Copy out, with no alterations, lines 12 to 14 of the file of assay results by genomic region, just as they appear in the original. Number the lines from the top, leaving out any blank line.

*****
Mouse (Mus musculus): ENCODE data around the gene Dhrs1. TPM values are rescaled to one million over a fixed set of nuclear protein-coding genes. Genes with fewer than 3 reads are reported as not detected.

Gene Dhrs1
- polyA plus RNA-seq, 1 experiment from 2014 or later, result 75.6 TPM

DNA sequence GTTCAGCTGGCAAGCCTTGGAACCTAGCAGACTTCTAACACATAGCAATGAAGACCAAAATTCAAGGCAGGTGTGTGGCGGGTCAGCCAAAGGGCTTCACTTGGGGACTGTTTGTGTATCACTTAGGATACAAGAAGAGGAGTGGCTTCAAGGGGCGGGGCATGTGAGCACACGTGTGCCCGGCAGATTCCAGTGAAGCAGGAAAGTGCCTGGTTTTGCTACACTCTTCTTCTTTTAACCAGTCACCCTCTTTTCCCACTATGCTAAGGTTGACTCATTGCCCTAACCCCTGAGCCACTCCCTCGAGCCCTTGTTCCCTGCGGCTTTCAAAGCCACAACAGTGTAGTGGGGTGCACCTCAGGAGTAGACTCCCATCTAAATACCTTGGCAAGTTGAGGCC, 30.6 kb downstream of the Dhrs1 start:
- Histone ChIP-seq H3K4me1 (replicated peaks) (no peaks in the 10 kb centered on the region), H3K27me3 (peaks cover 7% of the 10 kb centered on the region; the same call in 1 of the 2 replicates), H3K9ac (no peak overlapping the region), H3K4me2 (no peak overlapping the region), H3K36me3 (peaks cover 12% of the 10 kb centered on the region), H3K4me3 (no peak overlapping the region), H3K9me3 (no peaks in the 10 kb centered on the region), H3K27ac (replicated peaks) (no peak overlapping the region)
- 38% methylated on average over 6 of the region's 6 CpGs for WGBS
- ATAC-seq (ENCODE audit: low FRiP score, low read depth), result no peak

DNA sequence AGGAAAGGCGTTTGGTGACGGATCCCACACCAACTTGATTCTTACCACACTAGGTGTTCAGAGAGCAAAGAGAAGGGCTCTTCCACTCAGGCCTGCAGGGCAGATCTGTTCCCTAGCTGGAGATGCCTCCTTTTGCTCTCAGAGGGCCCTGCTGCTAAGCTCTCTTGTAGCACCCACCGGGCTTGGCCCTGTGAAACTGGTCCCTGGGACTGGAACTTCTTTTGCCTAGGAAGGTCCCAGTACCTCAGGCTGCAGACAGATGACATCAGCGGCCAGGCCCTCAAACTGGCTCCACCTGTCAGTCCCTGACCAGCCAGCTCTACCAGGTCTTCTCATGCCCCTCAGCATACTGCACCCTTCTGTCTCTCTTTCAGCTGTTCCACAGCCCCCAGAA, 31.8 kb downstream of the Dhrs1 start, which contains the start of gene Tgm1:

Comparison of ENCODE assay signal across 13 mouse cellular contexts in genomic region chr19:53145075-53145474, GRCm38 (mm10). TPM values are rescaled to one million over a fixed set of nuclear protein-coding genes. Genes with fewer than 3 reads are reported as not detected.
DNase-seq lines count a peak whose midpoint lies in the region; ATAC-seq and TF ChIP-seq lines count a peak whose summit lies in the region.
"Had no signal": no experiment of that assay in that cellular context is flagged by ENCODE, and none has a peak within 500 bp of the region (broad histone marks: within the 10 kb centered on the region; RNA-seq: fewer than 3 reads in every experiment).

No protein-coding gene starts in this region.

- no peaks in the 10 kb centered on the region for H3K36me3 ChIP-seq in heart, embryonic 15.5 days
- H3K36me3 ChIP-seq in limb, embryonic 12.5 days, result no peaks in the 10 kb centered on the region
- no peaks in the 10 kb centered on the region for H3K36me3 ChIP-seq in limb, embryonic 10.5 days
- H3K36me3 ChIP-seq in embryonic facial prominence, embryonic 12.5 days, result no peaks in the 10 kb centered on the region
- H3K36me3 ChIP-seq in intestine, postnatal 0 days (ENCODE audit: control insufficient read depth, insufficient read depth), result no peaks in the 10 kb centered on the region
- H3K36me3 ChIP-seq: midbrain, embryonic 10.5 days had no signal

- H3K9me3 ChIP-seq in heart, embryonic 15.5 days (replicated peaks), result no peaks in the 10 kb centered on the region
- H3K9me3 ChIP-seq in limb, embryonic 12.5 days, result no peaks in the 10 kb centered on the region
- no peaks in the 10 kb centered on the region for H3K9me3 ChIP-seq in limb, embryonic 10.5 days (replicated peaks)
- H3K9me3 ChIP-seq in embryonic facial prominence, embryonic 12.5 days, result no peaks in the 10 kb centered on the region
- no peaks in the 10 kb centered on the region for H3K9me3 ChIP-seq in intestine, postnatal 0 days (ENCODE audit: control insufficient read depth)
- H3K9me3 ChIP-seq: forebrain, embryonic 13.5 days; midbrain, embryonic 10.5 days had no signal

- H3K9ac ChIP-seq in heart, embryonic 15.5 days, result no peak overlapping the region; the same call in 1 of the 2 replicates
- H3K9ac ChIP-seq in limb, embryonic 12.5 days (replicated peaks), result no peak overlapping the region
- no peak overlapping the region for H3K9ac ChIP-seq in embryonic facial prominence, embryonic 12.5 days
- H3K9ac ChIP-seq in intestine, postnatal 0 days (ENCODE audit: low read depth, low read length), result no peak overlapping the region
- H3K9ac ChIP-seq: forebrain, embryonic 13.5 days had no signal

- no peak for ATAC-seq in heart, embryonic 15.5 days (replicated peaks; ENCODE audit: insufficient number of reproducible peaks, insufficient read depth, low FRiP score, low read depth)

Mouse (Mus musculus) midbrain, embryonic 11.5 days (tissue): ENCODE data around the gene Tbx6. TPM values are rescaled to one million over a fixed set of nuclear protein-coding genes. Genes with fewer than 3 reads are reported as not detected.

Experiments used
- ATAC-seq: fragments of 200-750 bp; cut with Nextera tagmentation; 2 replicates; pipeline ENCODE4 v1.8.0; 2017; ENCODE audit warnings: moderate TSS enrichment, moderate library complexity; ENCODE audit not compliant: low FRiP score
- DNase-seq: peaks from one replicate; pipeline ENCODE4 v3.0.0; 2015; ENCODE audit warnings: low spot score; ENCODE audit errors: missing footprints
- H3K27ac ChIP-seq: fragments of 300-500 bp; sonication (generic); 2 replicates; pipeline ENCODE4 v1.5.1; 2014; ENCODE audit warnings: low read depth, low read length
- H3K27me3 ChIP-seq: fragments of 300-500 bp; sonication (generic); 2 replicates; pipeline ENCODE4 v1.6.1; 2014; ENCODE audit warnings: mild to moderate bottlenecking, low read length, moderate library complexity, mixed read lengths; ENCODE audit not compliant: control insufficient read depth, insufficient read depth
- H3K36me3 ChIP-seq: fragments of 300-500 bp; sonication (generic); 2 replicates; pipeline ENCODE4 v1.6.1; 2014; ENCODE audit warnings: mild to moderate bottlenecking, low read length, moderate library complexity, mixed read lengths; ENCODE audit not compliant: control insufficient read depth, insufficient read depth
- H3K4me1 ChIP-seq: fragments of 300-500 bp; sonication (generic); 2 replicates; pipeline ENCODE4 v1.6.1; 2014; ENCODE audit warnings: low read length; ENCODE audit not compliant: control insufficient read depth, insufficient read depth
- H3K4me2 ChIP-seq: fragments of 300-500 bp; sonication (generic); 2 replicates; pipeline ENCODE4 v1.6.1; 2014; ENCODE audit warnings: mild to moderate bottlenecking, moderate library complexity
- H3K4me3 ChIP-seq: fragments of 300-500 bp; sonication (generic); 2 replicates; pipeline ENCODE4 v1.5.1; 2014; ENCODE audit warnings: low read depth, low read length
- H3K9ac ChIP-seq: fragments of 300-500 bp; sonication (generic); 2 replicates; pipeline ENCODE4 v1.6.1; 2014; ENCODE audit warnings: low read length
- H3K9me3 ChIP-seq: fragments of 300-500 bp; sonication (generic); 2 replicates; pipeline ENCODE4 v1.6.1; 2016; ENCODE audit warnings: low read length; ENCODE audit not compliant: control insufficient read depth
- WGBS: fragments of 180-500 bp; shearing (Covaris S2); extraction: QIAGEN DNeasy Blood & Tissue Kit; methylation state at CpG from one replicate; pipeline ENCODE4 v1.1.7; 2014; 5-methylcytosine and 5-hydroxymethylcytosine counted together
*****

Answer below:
No protein-coding gene starts in this region.

- no peaks in the 10 kb centered on the region for H3K36me3 ChIP-seq in heart, embryonic 15.5 days
- H3K36me3 ChIP-seq in limb, embryonic 12.5 days, result no peaks in the 10 kb centered on the region